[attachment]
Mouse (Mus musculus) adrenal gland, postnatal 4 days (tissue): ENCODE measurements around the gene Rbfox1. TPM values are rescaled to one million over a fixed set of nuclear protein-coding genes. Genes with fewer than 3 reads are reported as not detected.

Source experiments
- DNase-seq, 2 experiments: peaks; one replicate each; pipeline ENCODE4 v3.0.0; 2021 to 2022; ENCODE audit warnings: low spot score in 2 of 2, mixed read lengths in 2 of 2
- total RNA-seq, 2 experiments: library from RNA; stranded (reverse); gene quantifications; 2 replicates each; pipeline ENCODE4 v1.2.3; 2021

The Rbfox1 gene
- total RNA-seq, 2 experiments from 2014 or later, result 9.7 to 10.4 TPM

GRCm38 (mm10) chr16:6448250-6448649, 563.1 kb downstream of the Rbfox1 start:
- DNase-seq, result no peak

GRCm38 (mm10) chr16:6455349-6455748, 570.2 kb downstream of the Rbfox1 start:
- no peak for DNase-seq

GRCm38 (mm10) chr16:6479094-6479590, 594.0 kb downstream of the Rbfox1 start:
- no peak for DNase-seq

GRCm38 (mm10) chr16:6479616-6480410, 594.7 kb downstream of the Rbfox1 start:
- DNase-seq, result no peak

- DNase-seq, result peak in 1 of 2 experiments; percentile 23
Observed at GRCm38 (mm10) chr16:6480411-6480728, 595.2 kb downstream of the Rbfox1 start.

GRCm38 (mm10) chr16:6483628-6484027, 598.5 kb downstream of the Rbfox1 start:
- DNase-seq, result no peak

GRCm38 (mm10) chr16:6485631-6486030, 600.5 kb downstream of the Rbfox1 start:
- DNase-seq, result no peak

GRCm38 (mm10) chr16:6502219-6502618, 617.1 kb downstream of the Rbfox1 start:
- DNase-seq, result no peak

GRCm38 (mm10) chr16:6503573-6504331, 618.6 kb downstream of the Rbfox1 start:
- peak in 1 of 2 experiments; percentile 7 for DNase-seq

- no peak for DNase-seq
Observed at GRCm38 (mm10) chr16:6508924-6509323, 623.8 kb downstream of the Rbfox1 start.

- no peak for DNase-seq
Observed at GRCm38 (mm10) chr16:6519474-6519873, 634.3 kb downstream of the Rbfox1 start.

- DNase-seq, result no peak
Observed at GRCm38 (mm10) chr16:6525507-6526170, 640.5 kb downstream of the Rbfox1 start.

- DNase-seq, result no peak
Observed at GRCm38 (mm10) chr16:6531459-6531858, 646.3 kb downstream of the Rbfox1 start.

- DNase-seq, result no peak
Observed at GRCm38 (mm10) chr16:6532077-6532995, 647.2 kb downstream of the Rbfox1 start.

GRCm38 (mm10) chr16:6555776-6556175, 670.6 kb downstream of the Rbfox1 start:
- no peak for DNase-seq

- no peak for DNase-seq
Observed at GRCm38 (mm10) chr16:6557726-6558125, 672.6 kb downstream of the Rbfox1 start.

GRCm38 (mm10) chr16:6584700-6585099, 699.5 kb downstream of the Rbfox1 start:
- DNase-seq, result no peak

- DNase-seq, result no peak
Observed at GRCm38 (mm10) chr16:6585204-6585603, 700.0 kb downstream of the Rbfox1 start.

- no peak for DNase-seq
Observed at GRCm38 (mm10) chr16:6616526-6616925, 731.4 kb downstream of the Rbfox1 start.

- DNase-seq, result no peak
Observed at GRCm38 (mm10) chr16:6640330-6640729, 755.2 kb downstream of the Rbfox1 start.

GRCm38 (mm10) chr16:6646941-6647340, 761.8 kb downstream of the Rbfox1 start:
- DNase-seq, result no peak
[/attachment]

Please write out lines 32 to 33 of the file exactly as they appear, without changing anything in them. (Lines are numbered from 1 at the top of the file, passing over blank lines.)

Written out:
Observed at GRCm38 (mm10) chr16:6531459-6531858, 646.3 kb downstream of the Rbfox1 start.

- DNase-seq, result no peak